When you pull down the selector lever from Park, it lets you pull it directly to Drive, at which point it stops. That's good.
What's bad is that when you push it forward, you don't drop automatically into reverse. Instead, you get stuck at Neutral, and need to push a release lever and count clicks (or take your eyes off the road and look at the selector) to get to Reverse.
The owner's manual warns that the transmission isn't smart enough to protect itself from your own stupidity, like dropping it into reverse while you're driving at 65 MPH. Smarter transmissions, like on the last generation of Dodge Caravans, were so smart that they didn't care what you did, and if I dripped it into reverse, the electronically controlled transmission wouldn't go into reverse until the Caravan came to a stop. I didn't try this on my borrowed Enclave.
Headlights: Excellent top
Buick Enclave Headlights. enlarge.
The Bi-xenon HID headlights are excellent. They have almost perfect neutral color: not too blue, and not too green.
There are no halogen high beams; the xenon lamps simply move the beam restrictor as you select High beam. That's good: high beams are excellent., and come up the instant you tap High beam. There's no waiting for a fraction of a second while older style halogen bulbs warmed up as you switched beams.
UNlike European and Japanese xenon lights, the vertical cutoff is fuzzy, not sharp. As another reminder that you're driving an American car, there are still two vestigial blobs of light on the ground in front of you as you drive. (European cars with H4 lights have just lit up the entire road since the 1970s with no blobs or hot spots.)
Unlike H4 beams, there is no "kick" up on the right to light up signs and pedestrians. The headlights have the inferior American pattern, which is mostly just one flat beam that doesn't ride up on the right.
Hi-Low Beam Selector: Excellent top
The Enclave works properly: push the stalk away from you for high beam, and pull it towards you for low beam.
You don't have to pull the stalk towards you to alternate; that's the wrong way.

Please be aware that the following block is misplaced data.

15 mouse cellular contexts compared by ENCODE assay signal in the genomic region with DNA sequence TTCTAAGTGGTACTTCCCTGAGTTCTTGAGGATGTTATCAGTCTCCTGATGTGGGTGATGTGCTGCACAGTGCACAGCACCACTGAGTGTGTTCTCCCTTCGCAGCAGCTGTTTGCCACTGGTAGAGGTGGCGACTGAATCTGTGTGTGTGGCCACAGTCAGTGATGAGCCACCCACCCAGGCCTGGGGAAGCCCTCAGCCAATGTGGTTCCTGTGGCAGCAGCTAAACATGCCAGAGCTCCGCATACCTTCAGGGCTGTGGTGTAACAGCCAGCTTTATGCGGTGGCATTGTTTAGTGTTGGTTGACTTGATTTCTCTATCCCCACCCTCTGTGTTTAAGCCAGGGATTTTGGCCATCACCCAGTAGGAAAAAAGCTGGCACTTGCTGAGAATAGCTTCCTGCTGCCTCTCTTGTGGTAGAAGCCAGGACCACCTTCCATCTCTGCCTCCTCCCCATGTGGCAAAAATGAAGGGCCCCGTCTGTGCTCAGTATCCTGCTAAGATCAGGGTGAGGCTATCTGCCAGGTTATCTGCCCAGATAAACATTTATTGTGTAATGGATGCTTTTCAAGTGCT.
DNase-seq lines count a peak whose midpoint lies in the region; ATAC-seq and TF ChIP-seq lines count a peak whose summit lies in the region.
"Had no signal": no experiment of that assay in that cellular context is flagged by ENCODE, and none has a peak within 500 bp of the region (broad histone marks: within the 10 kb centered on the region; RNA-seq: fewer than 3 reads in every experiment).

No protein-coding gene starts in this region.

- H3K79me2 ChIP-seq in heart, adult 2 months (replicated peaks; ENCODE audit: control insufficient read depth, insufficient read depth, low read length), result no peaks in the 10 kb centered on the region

Light Signals: Poor top
Professional drivers use their lights to signal other drivers.
For instance, a blip of the high beams means "may I please pass," and blinking off your lights when another driver asks to change into your lane means "I see you and you have plenty of room. Come on in!" Blinking off your lights also means "thanks!" Try it next time a trucker asks to turn into your lane, and he'll blink off his lights to say thanks when he gets in.
This Buick can't flash the high beams in the daytime. Because xenon bulbs take a few minutes to warm up, and there are no conventional halogen high beams to blink, you're out of luck in the daytime. You can blip the high beams the usual way, but only at night or when the headlights are on. This is probably just as well, few private American drivers understand any of this.
Fog Lights: Good top
The fog lights actually work! They add some illumination close-in.
They may or may not increase corner illumination. You can't tell, because you can't see the corners at all because of the Enclave's big blind spots caused by the overly wide windshield pillars and mirrors on each side.
Daytime Running Lights: Fair top
The DRL seem to be the same crappy ones used on many GM trucks, which are crappy little bulbs behind what look like white turn indicators.
I call these crappy since half the GM trucks that use these have one of the bulbs burnt out due to a design flaw. GM uses a bulb with too short a life span for being on at all times.